A video of the A01-05 experiment (Frash et al. 2013c) reveals a staged progression to the hydraulic fracture’s propagation. This progression starts with epoxy filling pre-existing drilling-induced fractures along the borehole wall. At the breakdown injection pressure (i.e., peak pressure), these fractures begin to extend along their initial orientations, possibly dominated by mode I (tensile) opening. Then, at a critical amount of extension, these small tensile fractures begin to coalesce via new interconnecting fractures that likely include a mixture of shear modes. The tips of the shear-coalesced fracture fronts lag behind the tensile front with respect to radial distance from the borehole. This detail indicates that more strain is required to create the coalescing shear fractures than what is required to create the tensile fractures. The progression of fracture growth demonstrates that offset tensile fracture strands can simultaneously propagate on what could appear to be competing planes (e.g., stress shadowing) and later coalesce into a common fracture by shear (Fig. 1: mixed-mode example). The geometry in these experiments provides examples of: (1) hydraulic fractures propagating by different modes along segments within a larger coalesced fracture and (2) multiple fracture strands sharing a common plane closer to a common origin, even when they appear disconnected or separate from a 2D perspective.
Recurring fracture patterns at the specimen scale
It may not be immediately apparent how varied laboratory hydraulic fracture experiments can provide insight into complex fracturing processes in the subsurface. It is also common knowledge that natural rocks contain significant complexity (e.g., heterogeneity, discontinuity, anisotropy, nonlinearity, and variable stresses) that cannot be fully characterized across the relevant scales even using the most advanced available methods. In consequence and by subjective argument, it is useful to be able to identify recurring fracture geometries that occur across a range of material types subjected to differing boundary conditions. In this study, we categorize three characteristic 3D hydraulic fracture patterns of a higher order than simple tensile and shear modes. These higher-order patterns are proposed as constituents of even more complex fracture networks. Each higher-order fracture pattern hints at the origins of tortuosity, roughness, and branching and, in turn, has implications for hindered fluid flow and increased fracture surface area relative to more idealized fracture geometries. The three categorized fracture patterns include (1) offset branching, (2) traversing coalescence, and (3) smooth reorientation, as depicted in Fig. 2. Note that the ‘3D perspectives’ column in Fig. 2 shares a common boundary stress orientation with the x-axis being the minimum principal stress axis. The geometry shown for the complex network was produced from direct measurement (Frash et al. 2015a, b, c), while the other geometries are simplified from actual observations which tended to each include multiple fracture structures.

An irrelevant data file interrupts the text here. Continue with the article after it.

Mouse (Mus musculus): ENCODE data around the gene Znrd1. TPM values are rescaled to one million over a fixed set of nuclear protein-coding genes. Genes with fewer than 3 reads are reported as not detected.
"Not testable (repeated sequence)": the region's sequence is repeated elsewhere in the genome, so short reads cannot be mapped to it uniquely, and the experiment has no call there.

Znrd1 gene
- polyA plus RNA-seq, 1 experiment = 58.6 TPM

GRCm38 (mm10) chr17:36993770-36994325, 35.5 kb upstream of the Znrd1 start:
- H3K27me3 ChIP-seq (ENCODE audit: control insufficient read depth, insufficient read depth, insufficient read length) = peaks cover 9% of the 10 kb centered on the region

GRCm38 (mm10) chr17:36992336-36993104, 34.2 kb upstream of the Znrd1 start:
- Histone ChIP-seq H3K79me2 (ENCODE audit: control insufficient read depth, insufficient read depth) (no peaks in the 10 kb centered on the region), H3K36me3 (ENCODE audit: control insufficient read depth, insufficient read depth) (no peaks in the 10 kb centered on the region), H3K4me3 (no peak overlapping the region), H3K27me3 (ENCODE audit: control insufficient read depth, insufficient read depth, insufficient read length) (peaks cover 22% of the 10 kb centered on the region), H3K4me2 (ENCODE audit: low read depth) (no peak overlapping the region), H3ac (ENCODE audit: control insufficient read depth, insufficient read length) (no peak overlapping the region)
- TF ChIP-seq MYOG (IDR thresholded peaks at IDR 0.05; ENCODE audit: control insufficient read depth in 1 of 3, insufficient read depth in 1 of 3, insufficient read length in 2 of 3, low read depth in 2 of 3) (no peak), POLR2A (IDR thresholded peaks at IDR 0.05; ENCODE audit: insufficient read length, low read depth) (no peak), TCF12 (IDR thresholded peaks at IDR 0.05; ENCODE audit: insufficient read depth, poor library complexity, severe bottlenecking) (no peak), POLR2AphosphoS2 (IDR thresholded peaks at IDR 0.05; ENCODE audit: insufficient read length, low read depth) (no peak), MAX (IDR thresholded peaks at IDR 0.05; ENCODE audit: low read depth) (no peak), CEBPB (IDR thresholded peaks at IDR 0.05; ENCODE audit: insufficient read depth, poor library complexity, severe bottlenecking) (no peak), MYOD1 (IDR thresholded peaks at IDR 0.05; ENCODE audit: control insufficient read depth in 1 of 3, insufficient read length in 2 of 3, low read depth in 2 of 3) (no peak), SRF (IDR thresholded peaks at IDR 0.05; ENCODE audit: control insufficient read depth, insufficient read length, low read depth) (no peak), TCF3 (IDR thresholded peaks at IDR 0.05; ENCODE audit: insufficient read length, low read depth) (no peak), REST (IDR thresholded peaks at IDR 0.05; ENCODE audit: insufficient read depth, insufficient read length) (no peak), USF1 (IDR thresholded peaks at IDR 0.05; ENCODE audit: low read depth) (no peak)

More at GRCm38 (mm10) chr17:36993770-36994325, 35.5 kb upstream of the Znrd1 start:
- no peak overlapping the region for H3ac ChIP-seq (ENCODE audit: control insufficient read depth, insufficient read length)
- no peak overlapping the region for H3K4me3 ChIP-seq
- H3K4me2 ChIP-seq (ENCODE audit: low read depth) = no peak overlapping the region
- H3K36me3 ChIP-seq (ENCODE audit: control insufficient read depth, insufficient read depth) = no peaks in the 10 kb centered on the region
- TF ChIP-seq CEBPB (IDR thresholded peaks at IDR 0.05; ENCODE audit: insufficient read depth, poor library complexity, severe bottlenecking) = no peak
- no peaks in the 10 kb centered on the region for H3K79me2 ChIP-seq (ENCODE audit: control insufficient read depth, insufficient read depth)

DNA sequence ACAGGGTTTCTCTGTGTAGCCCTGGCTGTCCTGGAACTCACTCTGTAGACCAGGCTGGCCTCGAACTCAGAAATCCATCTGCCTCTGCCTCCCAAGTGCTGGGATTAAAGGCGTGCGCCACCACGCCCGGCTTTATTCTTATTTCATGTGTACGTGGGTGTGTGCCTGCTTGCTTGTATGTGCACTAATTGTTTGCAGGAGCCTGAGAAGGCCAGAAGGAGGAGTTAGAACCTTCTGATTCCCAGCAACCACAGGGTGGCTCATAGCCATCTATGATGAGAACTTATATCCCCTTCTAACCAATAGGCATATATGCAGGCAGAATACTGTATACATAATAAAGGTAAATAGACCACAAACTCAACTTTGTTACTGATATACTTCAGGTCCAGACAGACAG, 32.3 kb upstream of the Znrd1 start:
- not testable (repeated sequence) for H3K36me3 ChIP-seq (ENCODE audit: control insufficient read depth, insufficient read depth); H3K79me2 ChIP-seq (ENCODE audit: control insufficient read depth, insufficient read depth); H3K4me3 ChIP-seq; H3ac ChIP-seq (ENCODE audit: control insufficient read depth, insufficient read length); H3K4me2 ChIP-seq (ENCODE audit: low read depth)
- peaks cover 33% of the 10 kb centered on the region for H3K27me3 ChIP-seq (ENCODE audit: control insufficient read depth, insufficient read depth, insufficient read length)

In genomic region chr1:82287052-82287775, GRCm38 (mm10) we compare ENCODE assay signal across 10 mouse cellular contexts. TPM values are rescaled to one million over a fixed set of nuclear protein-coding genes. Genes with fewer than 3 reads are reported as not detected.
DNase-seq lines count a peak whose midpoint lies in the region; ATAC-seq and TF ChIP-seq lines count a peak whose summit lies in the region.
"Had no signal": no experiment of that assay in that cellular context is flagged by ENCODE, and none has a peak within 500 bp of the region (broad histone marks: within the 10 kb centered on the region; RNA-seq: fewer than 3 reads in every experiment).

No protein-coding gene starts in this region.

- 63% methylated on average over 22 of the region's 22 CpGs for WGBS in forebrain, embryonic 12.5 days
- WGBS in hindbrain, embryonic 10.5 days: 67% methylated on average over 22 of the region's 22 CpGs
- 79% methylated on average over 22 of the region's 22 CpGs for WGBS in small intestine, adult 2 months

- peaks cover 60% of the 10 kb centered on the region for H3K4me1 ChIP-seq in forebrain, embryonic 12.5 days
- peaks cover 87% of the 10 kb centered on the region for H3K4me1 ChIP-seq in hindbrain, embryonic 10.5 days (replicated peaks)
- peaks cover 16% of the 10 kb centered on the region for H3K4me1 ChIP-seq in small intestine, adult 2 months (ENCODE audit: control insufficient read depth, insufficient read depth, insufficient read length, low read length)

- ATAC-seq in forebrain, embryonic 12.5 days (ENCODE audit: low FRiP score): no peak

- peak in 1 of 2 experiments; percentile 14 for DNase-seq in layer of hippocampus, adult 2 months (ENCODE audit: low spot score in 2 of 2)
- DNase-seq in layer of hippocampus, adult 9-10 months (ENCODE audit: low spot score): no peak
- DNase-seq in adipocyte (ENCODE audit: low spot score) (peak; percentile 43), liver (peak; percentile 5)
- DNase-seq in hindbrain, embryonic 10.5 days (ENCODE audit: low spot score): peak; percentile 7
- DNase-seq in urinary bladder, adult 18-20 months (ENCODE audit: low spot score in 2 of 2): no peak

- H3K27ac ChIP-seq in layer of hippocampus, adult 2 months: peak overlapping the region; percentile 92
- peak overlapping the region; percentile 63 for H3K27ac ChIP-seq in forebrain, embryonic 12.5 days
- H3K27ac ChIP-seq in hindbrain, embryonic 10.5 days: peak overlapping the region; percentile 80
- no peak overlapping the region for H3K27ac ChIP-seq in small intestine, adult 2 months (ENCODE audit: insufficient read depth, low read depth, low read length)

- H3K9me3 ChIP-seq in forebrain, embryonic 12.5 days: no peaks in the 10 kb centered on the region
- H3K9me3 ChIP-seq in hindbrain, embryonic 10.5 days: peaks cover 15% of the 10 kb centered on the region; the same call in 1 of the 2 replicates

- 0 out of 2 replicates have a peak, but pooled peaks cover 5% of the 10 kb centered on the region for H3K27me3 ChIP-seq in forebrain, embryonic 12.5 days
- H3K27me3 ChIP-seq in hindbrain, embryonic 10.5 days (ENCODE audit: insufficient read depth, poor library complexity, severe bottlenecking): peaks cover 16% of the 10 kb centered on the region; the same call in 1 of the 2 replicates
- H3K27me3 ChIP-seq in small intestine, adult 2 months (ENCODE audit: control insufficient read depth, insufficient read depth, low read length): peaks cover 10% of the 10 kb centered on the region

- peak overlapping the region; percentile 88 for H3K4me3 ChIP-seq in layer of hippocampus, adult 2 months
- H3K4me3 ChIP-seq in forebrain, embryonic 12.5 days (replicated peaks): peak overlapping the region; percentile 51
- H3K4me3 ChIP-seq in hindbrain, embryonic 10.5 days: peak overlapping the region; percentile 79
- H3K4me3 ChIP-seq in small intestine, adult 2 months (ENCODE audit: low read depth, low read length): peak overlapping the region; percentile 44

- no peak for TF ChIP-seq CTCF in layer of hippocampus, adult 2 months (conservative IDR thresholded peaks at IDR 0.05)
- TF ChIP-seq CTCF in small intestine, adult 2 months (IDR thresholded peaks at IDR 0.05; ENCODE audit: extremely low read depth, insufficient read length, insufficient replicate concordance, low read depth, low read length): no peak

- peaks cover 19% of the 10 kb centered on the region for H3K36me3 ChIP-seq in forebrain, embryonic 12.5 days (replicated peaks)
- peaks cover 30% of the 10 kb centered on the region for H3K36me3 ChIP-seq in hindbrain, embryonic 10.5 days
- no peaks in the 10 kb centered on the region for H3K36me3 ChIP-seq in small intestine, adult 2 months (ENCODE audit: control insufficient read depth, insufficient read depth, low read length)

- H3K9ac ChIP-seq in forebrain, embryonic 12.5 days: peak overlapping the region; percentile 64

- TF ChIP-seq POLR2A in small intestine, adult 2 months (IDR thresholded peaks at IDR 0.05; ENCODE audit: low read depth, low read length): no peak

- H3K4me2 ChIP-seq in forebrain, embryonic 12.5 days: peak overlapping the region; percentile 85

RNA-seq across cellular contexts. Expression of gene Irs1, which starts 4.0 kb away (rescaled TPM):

Simple tensile fractures are the simplest hydraulic fracture geometry and are a convenient assumed shape for modeling (de Pater et al. 1994; Perkins and Kern 1961; Nordgren 1972; Geertsma and de Klerk 1969). This geometry results from tensile-dominated fracture propagation radially away from the borehole and often exhibits an elliptical aperture profile (de Pater et al. 1994; Frash et al. 2014a, b). This was also the most commonly observed macro-scale fracture geometry with examples identified in all specimens except for E01-00—true-triaxially confined high-strength cement with brine injection and G01-92—triaxially confined granite with water injection. These laboratory results support the expectation that rock stresses, borehole orientation, and fluid parameters dominate over the influence of rock structure, particularly when high-viscosity fluids were used (de Pater et al. 1994; Ishida et al. 2004; Warpinski et al. 1982a, b).